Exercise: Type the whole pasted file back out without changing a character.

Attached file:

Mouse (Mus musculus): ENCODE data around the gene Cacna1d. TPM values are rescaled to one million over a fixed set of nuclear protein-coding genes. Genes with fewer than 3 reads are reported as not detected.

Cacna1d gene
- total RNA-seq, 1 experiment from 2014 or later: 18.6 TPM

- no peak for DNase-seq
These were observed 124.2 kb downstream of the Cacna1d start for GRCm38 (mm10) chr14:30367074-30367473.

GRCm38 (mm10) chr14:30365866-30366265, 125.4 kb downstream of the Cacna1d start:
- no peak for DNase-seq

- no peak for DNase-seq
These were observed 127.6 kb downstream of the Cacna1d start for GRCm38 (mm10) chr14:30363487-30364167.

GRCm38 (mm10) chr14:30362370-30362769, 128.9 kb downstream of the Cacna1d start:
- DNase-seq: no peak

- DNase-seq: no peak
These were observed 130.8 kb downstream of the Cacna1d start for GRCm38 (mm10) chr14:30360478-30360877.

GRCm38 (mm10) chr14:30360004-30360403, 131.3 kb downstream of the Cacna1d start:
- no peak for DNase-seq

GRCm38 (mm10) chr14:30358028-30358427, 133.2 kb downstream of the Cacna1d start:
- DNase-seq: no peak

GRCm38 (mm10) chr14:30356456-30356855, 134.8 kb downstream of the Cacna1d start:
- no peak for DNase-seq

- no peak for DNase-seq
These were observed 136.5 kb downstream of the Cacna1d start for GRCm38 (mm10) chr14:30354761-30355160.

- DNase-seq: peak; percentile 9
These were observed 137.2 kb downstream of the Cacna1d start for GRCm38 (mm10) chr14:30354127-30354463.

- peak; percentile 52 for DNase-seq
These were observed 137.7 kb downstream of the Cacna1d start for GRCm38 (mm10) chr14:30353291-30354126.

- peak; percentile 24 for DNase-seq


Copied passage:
Mouse (Mus musculus): ENCODE data around the gene Cacna1d. TPM values are rescaled to one million over a fixed set of nuclear protein-coding genes. Genes with fewer than 3 reads are reported as not detected.

Cacna1d gene
- total RNA-seq, 1 experiment from 2014 or later: 18.6 TPM

- no peak for DNase-seq
These were observed 124.2 kb downstream of the Cacna1d start for GRCm38 (mm10) chr14:30367074-30367473.

GRCm38 (mm10) chr14:30365866-30366265, 125.4 kb downstream of the Cacna1d start:
- no peak for DNase-seq

- no peak for DNase-seq
These were observed 127.6 kb downstream of the Cacna1d start for GRCm38 (mm10) chr14:30363487-30364167.

GRCm38 (mm10) chr14:30362370-30362769, 128.9 kb downstream of the Cacna1d start:
- DNase-seq: no peak

- DNase-seq: no peak
These were observed 130.8 kb downstream of the Cacna1d start for GRCm38 (mm10) chr14:30360478-30360877.

GRCm38 (mm10) chr14:30360004-30360403, 131.3 kb downstream of the Cacna1d start:
- no peak for DNase-seq

GRCm38 (mm10) chr14:30358028-30358427, 133.2 kb downstream of the Cacna1d start:
- DNase-seq: no peak

GRCm38 (mm10) chr14:30356456-30356855, 134.8 kb downstream of the Cacna1d start:
- no peak for DNase-seq

- no peak for DNase-seq
These were observed 136.5 kb downstream of the Cacna1d start for GRCm38 (mm10) chr14:30354761-30355160.

- DNase-seq: peak; percentile 9
These were observed 137.2 kb downstream of the Cacna1d start for GRCm38 (mm10) chr14:30354127-30354463.

- peak; percentile 52 for DNase-seq
These were observed 137.7 kb downstream of the Cacna1d start for GRCm38 (mm10) chr14:30353291-30354126.

- peak; percentile 24 for DNase-seq